Volume 3 Supplement 1

Current and Future Applications of Focused Ultrasound 2014. 4th International Symposium: abstracts

Open Access

Pulsed focused ultrasound enhances mesenchymal stem cell homing to skeletal muscle in a murine model of muscular dystrophy and homing was suppressed by Ibuprofen

  • Ben Nguyen1,
  • Scott Burks1,
  • Saejeong Kim1,
  • Michele Bresler1,
  • Pamela Tebebi1 and
  • Joseph Frank1
Journal of Therapeutic Ultrasound20153(Suppl 1):P69

https://doi.org/10.1186/2050-5736-3-S1-P69

Published: 30 June 2015

Background/introduction

Homing of iv-infused stem cells to diseased tissues may be critical for cell therapies and is frequently an obstacle to successful cell therapy. We have previously shown that molecular responses from the mechanotransduction effects of pulsed focused ultrasound (pFUS) in normal murine skeletal muscle generate a “molecular zip-code” consisting of local increases in chemoattractants (cytokines, chemokines, cell adhesion molecules) that induced MSC homing, potentially improving cellular therapies for regenerative medicine. This study investigated whether pFUS could also enhance MSC homing to dystrophic skeletal muscle in a muscular dystrophy (MD) mouse model. Stem cell therapies for MD are promising, but have been hampered by poor cell homing and the need for direct injections that are invasive and ultimately, impractical clinically. Since molecular signals drive cell homing following iv injection, drugs used to treat MD could potentially interfere with pFUS-enhanced homing and undermine cell therapies for MD.

Methods

MDX mice (9 weeks) received unilateral pFUS (1MHz, 5MPa, 10 ms pulses, 5% duty cycle, VIFU 2000) to hamstrings. Some mice were pretreated with ibuprofen (nonspecific cyclooxygenase [COX] inhibitor; 30mg/kg, po) or saline 15min pre-pFUS. Mice were iv injected with 106 human MSC 3hr post-pFUS. Hamstrings were harvested 24hr post-injection, MSC were detected by immunofluorescence and compared to untreated contralateral hamstrings (Fig 1a).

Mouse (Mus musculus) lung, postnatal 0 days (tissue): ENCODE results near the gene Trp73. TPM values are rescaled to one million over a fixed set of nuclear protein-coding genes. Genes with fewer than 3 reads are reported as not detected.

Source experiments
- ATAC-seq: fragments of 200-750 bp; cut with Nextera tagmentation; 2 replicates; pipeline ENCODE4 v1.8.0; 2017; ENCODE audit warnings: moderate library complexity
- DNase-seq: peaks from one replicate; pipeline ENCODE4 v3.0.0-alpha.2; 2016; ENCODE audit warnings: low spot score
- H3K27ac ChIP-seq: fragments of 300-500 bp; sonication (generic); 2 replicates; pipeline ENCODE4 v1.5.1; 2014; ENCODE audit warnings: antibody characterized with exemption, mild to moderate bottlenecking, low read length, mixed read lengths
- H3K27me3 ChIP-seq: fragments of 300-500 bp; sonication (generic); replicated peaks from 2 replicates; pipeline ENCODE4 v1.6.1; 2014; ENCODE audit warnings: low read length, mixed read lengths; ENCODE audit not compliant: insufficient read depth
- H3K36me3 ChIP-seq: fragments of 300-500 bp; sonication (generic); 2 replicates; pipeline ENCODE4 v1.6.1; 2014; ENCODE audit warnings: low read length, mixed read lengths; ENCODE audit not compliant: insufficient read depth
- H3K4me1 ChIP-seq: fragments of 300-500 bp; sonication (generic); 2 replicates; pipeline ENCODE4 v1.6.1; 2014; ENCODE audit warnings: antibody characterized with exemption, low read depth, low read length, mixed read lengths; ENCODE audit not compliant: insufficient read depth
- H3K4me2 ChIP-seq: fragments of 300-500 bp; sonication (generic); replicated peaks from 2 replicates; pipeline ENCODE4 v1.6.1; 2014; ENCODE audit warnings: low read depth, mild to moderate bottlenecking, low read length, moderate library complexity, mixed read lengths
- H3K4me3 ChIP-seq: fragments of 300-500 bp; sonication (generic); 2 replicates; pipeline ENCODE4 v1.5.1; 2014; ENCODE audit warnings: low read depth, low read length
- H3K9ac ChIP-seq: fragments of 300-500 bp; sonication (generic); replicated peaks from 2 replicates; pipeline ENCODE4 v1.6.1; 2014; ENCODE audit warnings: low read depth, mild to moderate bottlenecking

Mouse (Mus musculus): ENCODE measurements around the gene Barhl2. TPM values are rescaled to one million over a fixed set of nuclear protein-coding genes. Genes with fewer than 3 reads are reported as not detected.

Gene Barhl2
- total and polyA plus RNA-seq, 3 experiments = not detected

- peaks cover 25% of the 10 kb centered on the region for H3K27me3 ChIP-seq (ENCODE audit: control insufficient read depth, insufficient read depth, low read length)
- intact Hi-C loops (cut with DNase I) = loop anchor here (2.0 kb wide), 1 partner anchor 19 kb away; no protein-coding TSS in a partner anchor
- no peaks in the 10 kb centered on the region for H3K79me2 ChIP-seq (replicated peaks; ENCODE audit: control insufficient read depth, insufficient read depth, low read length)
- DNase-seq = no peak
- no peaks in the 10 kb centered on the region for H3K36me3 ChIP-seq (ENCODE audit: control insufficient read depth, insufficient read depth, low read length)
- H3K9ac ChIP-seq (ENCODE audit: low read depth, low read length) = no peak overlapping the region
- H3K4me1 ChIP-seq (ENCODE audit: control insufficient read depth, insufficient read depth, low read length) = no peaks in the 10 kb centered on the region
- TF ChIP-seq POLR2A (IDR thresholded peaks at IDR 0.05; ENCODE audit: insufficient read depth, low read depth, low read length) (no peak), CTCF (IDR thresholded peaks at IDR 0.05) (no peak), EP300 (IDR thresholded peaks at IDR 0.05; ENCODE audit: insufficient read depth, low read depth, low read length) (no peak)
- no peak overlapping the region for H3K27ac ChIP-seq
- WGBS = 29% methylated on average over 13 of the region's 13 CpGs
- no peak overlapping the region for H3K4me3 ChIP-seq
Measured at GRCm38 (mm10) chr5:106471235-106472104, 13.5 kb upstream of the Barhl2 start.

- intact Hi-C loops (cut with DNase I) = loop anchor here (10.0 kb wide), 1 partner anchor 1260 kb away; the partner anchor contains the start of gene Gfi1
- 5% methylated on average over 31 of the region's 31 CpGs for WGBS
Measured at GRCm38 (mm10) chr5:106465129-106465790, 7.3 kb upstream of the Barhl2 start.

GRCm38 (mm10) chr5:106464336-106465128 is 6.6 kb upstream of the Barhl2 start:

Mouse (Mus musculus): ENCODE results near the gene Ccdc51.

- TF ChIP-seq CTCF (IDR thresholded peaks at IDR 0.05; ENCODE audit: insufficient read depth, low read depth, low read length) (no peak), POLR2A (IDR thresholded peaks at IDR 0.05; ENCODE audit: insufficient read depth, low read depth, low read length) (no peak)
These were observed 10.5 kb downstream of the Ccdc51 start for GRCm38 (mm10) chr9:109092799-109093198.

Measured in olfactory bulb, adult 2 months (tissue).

Figure 1

Pulsed focused ultrasound enhances homing of mesenchymal stem cells to dystrophic muscle. a) experimental design. b) quantification of MSC homing. c) representative immunohistochemistry (MSCs indicated by arrows).

Results and conclusions

Minimal MSC homing was observed to skeletal muscle in MDX mice, but pFUS treatment enhanced MSC homing by ~15 fold (p<0.001) (Fig 1b). Numerous MSCs were observed in interstitial spaces between myofibers (Fig 1c). Furthermore, pFUS failed to increase MSC homing when mice were pretreated with ibuprofen (i.e., MSC homing to pFUS-treated hamstrings was not significantly different (p>0.05) than control contralateral hamstrings). This suggests that COX2 signaling is critical for pFUS-enhanced MSC homing to dystrophic muscle. pFUS-enhanced MSC homing to dystrophic skeletal muscle may represent an ideal platform to deliver MSC and other therapeutic cells (e.g. myogenic stem cells) to tissues that are perpetually in a sub-acute or chronic inflammatory states not conducive to homing of therapeutic cells. Furthermore, anti-inflammatory drugs, including ibuprofen, are currently a standard-of-care for treating the progression of MD. Ibuprofen suppression of pFUS-enhanced MSC homing in MD reveals potentially negative drug/host interactions that are currently uncontrolled for in clinical cell trials and will need to be accounted for when developing future MD cell therapies.

Declarations

Acknowledgements (Funding)

This research was funded by the Intramural Research Program at the National Institute of Health.

Authors’ Affiliations

(1)
National Institutes of Health

Copyright

© Nguyen et al; licensee BioMed Central Ltd. 2015

This article is published under license to BioMed Central Ltd. This is an Open Access article distributed under the terms of the Creative Commons Attribution License (http://creativecommons.org/licenses/by/4.0), which permits unrestricted use, distribution, and reproduction in any medium, provided the original work is properly cited. The Creative Commons Public Domain Dedication waiver (http://creativecommons.org/publicdomain/zero/1.0/) applies to the data made available in this article, unless otherwise stated.

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